I suffer from allergies and mild asthma related to cat dander, dust mites, exercise, and cold, dry air. Though these allergies manifest relatively mildly as sniffling, tightness in the chest and reduced lung capacity, they play an active role in my active, cardio-infused existence. And, yes, working and living with cats makes it worse. Question is … does it alter my behavior?
The answer is a resounding "no," with respect to my own healthcare-slash-lifestyle decisions. And yet I’m not always so sure that’s the right approach.
Not that I would ever refuse to work in clinical practice with cats. Not that my allergies would ever keep me from sharing a bed with them. Yet it does seem to me that I should be working harder to seek out therapeutic solutions for my ills instead of merely lamenting their existence.
Now that it’s becoming increasingly clear that my lungs’ reduced ability to take in oxygen is no longer related to my smoking (it’s been a long time since I quit), I’m thinking I should be working harder at getting my asthma under control. Which is why I’m headed to my GP this week to discuss some basics.
This entire line of thinking, by the way, was brought to you not only by my boyfriend’s competitiveness on our traditional Sunday runs, but also as the direct result of a new feline household member.
Remember Laz? The little feral kitty I’ve been working with over the past couple of weeks? He’s doing great. Problem is, he’s living outside my house during the day and indoors (albeit up the chimney) overnight. Which makes me worry.
Why? Because while I’ve always said I’d refuse to change any fundamental aspects of my animal-loving lifestyle to suit my allergies and asthma, I’ve realized that there are some conditions that do apply.
Which means that for the past ten years, I’ve lived without cats. As in, none.
I grew up with cats. My first cat ever, Marsha, gave birth to kittens the day I was born and tried everyone’s nerves with her insistence on relocating them to my crib. Raised under the power of that kind of family mythology, how could I not adore cats? My first solo pet was an Abby named Ofelia. Yet I’ve suffered a decade of catlessness, why?
Easy answer: Because it’s perfectly acceptable to suffer allergies and asthma on the basis of one’s own personal preferences. It’s altogether another to foist uncomfortable and unhealthy conditions onto others on the basis of those personal preferences. And given that my now twelve-year-old son suffers from a condition similar to my own, I’m finding it difficult to justify my own personal desires in the face of his discomfort.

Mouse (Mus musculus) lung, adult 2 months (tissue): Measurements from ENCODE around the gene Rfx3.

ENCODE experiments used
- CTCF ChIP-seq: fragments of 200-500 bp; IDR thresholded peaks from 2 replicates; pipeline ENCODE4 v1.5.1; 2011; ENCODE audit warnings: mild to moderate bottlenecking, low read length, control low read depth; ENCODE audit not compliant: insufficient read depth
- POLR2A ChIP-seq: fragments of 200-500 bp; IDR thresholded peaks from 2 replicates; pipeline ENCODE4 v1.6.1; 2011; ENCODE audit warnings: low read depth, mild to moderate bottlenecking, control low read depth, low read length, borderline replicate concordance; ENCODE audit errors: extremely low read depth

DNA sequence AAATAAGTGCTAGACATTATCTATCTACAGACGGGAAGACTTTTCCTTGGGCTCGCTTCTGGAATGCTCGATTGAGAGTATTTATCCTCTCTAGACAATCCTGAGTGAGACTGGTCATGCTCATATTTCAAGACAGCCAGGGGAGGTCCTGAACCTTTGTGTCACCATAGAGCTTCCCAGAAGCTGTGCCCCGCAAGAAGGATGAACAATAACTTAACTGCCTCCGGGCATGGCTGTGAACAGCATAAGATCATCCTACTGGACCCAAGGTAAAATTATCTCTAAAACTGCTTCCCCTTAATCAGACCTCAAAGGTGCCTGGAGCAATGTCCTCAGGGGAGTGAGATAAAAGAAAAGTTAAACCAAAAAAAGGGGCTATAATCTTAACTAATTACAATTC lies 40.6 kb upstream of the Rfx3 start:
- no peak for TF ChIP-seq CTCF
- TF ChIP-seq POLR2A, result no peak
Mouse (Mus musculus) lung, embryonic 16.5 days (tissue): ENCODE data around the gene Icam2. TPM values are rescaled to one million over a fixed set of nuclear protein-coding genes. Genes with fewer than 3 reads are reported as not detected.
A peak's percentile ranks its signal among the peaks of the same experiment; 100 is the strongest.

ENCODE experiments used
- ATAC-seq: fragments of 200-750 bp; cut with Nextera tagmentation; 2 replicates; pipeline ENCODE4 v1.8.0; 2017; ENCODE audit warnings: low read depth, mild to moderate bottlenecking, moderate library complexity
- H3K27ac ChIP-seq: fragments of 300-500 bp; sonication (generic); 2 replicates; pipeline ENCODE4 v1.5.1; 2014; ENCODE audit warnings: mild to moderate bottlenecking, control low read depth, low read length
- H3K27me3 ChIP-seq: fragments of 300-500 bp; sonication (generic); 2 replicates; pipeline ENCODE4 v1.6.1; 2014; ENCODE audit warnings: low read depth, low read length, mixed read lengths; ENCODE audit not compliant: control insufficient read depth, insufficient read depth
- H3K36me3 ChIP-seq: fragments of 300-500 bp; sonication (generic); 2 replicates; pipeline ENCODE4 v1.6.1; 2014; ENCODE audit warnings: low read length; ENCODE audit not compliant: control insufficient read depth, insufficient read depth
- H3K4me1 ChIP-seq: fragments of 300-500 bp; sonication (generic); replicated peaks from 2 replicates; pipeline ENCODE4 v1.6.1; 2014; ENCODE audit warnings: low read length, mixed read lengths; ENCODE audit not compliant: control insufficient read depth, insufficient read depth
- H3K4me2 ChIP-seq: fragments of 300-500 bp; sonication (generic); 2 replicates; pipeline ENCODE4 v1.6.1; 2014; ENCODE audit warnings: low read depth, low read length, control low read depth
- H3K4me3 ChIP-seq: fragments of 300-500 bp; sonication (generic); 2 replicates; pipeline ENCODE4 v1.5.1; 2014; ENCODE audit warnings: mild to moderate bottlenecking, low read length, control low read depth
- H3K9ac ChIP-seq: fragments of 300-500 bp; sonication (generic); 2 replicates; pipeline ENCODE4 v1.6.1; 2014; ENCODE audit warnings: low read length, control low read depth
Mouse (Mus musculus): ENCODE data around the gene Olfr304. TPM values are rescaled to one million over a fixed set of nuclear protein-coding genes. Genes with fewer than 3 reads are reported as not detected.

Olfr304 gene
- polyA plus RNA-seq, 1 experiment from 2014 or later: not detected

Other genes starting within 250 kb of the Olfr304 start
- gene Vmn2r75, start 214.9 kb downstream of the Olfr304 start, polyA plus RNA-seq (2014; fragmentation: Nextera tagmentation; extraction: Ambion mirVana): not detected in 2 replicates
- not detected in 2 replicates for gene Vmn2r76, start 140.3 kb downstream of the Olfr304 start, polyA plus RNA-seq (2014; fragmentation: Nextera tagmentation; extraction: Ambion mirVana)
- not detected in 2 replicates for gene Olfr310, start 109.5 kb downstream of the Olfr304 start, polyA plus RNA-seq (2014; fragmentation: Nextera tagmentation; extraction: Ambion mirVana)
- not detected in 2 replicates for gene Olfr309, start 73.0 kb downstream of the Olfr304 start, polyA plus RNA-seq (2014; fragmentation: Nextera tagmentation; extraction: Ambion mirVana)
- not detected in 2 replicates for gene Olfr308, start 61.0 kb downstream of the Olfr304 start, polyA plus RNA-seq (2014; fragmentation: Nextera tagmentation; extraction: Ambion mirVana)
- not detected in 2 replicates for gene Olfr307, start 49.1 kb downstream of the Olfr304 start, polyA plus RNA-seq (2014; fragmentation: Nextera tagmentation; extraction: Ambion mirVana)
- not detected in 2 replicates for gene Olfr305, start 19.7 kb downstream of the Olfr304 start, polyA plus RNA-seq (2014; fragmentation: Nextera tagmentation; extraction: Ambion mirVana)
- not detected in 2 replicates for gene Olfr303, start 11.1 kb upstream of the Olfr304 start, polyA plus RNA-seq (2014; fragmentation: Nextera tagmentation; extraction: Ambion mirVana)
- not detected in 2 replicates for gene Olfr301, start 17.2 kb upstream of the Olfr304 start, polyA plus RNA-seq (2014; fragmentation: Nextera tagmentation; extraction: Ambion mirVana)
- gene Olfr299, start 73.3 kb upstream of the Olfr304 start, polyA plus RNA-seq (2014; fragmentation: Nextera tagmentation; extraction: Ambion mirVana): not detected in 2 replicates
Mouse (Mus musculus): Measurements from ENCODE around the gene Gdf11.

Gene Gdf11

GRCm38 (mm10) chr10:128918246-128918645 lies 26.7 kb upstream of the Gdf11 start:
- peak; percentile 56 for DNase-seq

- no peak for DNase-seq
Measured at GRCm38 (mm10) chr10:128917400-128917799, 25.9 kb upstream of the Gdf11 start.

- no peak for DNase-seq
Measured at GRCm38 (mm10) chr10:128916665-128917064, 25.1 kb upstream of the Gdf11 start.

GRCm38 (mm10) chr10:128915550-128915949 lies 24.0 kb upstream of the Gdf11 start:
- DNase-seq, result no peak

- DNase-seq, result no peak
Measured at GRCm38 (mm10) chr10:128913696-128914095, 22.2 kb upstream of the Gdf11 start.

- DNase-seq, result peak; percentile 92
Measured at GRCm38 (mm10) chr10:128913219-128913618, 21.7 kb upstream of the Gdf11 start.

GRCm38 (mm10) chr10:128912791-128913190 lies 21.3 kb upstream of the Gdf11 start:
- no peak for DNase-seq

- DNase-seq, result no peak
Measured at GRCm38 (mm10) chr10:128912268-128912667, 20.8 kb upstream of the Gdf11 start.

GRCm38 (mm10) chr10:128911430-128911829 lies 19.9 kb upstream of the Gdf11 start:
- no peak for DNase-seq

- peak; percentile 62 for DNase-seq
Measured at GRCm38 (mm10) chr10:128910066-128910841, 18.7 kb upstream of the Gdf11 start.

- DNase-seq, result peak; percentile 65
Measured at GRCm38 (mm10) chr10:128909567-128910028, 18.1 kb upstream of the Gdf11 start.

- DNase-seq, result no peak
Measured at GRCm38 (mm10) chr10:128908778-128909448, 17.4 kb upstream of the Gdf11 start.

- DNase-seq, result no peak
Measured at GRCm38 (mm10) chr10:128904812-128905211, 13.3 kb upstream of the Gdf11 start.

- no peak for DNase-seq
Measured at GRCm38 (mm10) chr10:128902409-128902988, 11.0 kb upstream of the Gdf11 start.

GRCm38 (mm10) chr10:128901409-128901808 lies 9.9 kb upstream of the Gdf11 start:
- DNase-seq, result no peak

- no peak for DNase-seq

This, despite my distrust of the human medical immunology community in my area (our many allergists and pulmonologists have proven themselves frustratingly fickle and highly driven towards diagnostics and therapeutics, with less regard for the severity of the affliction than I’d like to see).
They all say the same thing: HEPA filters; clean house and wash bedding weekly; non-allergy pillows and mattresses and covers for both; hyposensitizing vaccines (allergy shots); Singulair and other inhalants as needed; oh, and of course, zero cats!
Always no cats. Nevermind that dust mite allergies are the primary concern above all else …
Historically, I’ve conceded to my own child's health, which trumps my personal pet-keeping preferences. So that even if cats might not be so bad (and he tests low-positive to their dander), his still extremely high-positive results for dust mites mean that adding any allergenic stress to his daily intake might be a bad idea. Hence, no cats.
But it’s been a Sophie’s choice all the way. Every time a cute kitten or needy sickie needs a place to stay, I’ve been forced to demur. "So sorry, my son has asthma. Can’t do it."
Enter Laz and his temporary indoor trial. I brought him home because no one else wanted him. I kept him inside for a few short days just to make sure he knew he was wanted. Then I let him out. With no other cats in the yard he's happy out there (in my neighborhood, attrition via TNR has indeed done the trick, whatever anyone says). But at day's end, he still wants in.
Which makes me wonder … should I let him?
Dr. Patty Khuly